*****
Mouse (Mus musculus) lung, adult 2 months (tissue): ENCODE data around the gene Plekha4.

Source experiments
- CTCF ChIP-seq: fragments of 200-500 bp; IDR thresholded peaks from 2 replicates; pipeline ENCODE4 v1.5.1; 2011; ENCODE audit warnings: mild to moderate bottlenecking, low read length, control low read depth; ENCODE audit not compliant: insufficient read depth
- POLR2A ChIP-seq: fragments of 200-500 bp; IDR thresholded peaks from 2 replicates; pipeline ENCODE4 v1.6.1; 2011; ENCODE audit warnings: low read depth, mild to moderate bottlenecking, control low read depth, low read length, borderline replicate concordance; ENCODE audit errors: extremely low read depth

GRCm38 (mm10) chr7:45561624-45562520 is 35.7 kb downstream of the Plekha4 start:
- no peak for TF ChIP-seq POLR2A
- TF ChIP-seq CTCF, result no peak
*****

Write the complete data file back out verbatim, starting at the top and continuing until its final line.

Mouse (Mus musculus) lung, adult 2 months (tissue): ENCODE data around the gene Plekha4.

Source experiments
- CTCF ChIP-seq: fragments of 200-500 bp; IDR thresholded peaks from 2 replicates; pipeline ENCODE4 v1.5.1; 2011; ENCODE audit warnings: mild to moderate bottlenecking, low read length, control low read depth; ENCODE audit not compliant: insufficient read depth
- POLR2A ChIP-seq: fragments of 200-500 bp; IDR thresholded peaks from 2 replicates; pipeline ENCODE4 v1.6.1; 2011; ENCODE audit warnings: low read depth, mild to moderate bottlenecking, control low read depth, low read length, borderline replicate concordance; ENCODE audit errors: extremely low read depth

GRCm38 (mm10) chr7:45561624-45562520 is 35.7 kb downstream of the Plekha4 start:
- no peak for TF ChIP-seq POLR2A
- TF ChIP-seq CTCF, result no peak